On February 19, 2009, I called Sprint Wireless to cancel my wireless phone. However, they offered me a better plan, one that I decided to accept.

However, the plan they offered was a lie! It appears that they entered NOTHING in their system about the new plan. When I called back on May 17, 2009 to ask them what happened, they claimed that the first call had never occurred, and I had never been offered that plan. They appeared to hold to that claim, even after I played them the recording of the first call!

From the calls, it appears that they know that their own customer service lies to their customers. Thus, they don't want us to record them, even though they clearly tell us when we call them that THEY are recording US!

But, if Sprint's "Customer Service" is going to lie (and clearly has lied), what defense do we have but to record our calls with them? Note that, in some states, it is not legal to record a phone call without the permission of both parties. Arizona is not one of those states. Of course, each of these phone calls contains specific notice (from Sprint) that they are being recorded, which you can hear for yourself at the beginning of the calls, so all parties to the call are aware that they are being recorded. However, I am not an attorney, and am not giving any advice regarding making recordings such as this, especially from states that require consent from all parties.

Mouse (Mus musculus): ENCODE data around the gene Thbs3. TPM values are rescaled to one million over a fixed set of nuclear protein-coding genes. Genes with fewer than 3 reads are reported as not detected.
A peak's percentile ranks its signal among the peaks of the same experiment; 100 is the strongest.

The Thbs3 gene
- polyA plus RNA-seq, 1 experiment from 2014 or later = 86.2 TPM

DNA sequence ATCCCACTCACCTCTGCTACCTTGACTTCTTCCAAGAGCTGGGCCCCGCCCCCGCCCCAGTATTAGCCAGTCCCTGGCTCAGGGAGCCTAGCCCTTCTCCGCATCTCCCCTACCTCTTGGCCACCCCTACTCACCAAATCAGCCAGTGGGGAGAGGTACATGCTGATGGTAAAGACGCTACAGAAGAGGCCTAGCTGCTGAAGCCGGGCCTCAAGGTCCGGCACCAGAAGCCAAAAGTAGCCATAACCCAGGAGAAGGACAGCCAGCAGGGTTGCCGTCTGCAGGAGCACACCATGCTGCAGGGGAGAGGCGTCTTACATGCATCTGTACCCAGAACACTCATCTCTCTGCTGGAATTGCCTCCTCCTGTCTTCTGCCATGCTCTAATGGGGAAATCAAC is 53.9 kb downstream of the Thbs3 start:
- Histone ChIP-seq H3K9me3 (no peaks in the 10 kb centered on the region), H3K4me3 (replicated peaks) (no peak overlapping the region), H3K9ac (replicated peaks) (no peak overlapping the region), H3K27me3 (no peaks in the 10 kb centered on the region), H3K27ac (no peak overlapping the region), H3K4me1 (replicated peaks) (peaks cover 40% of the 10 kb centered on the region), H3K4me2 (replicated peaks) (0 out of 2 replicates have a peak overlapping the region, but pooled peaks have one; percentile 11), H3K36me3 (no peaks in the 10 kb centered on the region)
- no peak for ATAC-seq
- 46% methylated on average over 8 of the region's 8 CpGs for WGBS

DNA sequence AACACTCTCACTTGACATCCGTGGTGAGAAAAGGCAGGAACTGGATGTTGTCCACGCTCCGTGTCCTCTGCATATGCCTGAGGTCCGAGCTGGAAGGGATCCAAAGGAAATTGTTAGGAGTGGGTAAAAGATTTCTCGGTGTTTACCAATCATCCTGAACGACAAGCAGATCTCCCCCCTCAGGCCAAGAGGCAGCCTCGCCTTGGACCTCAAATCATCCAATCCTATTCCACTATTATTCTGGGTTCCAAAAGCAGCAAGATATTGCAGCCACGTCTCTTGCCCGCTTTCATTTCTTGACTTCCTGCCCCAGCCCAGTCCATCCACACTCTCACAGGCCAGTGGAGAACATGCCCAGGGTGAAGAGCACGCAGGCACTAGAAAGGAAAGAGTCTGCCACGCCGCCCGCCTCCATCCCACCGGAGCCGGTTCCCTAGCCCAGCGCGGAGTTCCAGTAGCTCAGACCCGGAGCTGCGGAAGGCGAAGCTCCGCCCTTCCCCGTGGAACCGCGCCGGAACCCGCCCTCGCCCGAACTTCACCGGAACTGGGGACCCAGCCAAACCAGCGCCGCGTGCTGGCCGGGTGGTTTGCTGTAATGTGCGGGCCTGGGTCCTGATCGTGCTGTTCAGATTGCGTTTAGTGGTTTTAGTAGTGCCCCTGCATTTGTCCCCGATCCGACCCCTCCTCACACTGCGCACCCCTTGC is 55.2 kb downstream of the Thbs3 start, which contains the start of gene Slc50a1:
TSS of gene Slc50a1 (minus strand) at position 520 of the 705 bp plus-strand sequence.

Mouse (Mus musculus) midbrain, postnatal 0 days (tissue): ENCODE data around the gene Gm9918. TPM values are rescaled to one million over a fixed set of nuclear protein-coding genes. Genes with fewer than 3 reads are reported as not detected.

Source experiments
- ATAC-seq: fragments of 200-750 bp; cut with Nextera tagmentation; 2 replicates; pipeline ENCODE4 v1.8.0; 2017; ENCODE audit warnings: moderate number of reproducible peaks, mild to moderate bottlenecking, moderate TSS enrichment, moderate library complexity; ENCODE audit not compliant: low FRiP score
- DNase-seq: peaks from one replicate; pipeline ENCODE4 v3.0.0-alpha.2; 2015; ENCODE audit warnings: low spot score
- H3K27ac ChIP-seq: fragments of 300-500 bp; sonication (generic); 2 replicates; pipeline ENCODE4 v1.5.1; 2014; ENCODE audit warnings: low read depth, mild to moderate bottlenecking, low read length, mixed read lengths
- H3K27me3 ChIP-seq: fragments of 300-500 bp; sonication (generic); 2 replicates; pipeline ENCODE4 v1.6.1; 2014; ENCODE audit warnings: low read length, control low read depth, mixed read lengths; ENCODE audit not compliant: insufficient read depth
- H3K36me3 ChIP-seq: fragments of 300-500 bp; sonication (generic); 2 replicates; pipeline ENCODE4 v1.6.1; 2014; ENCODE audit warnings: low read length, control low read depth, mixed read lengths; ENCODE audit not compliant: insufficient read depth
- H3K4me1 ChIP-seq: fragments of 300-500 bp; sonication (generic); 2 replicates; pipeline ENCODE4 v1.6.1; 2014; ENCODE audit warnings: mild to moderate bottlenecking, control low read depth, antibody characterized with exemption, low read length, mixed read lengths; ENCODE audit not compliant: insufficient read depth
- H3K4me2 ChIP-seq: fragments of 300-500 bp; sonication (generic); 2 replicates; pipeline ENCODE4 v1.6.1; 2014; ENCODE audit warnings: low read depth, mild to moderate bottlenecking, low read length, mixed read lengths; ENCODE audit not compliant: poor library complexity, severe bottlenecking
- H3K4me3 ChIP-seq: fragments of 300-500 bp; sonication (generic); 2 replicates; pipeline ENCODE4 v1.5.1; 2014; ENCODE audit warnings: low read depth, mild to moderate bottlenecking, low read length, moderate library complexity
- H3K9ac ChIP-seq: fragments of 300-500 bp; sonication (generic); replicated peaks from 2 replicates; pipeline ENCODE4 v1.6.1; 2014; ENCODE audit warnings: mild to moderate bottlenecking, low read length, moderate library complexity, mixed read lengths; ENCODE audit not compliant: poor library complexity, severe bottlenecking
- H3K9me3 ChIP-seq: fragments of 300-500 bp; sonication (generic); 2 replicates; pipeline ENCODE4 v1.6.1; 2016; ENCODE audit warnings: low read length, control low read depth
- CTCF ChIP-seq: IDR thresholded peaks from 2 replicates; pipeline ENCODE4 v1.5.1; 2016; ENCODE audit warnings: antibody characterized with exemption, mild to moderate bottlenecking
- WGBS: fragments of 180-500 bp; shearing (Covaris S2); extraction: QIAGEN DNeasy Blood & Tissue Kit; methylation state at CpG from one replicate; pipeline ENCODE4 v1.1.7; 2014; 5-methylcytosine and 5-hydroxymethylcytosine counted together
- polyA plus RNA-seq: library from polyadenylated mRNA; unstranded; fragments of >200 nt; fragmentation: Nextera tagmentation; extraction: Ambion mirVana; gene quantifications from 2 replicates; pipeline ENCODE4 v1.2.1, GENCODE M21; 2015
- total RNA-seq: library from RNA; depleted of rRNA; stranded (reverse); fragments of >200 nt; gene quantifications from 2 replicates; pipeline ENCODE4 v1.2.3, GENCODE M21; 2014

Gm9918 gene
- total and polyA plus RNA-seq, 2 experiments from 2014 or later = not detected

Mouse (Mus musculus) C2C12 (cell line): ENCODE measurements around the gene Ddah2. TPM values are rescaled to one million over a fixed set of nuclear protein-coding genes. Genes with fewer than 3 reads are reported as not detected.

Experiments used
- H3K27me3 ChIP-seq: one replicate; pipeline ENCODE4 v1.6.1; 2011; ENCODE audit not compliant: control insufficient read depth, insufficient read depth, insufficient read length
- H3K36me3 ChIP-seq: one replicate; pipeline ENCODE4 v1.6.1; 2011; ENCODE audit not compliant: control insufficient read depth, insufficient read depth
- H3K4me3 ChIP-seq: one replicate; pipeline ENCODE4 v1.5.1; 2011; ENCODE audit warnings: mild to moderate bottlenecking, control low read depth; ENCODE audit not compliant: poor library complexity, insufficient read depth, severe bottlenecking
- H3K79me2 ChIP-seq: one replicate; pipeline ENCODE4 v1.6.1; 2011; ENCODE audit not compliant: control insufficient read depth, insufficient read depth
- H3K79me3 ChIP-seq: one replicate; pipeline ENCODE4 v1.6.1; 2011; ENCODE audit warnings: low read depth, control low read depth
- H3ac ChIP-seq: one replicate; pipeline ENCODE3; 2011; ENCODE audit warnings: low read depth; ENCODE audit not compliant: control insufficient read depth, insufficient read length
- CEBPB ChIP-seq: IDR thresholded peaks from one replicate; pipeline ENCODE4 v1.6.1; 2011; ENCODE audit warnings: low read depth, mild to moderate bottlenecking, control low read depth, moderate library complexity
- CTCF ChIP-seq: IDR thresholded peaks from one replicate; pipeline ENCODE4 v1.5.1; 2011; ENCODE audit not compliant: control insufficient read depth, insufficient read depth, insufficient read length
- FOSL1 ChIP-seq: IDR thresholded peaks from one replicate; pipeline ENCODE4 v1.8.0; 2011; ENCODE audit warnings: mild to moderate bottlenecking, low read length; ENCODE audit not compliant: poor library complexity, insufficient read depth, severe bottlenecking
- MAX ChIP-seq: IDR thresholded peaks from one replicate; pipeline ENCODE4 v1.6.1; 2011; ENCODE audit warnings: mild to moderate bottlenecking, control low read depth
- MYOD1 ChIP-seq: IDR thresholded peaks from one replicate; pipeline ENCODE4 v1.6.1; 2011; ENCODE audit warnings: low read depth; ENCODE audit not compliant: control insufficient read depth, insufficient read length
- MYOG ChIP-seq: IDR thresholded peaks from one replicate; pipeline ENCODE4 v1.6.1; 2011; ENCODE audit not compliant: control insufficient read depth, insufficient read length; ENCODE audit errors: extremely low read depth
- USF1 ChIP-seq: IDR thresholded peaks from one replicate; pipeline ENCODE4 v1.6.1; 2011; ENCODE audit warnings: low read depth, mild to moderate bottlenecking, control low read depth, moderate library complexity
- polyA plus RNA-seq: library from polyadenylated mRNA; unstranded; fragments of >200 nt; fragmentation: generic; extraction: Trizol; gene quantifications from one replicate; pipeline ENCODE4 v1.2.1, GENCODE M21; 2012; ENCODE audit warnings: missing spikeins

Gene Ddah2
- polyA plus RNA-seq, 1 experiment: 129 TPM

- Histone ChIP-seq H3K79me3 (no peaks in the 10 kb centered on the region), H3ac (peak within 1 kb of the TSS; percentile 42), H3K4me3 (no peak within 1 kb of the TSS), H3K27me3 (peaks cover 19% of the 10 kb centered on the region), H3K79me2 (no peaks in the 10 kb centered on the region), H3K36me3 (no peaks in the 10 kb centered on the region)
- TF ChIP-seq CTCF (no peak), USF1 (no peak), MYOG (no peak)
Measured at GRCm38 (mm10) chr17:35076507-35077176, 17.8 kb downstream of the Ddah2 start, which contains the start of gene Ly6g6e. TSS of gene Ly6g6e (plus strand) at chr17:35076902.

So, for your listening pleasure:

The other lie is at the end of the May 17 call, when the "escalation manager" tells me that the only additional bill I will receive is for minutes used. I used NO minutes, yet they charged me the entire monthly bill (again!). I called to complain, but when I told them that I was recording the call, they terminated the call. Hmmm... there is really only one reason I can think of why Sprint would not want its customers to record their calls. Can you think of any other reason?

In my opinion, since Sprint lies, they should be REQUIRED to record all calls, so that when a customer calls to tell them that they lied, the recording could be used to determine whether they did or not.

I have filed a complaint with the FCC and the Arizona Corporation Commission. We will see what happens now.

SprintScam.Net is brought to you by James M. Nachbar, MD, a plastic surgeon in Scottsdale, Arizona. His website is www.plastic.org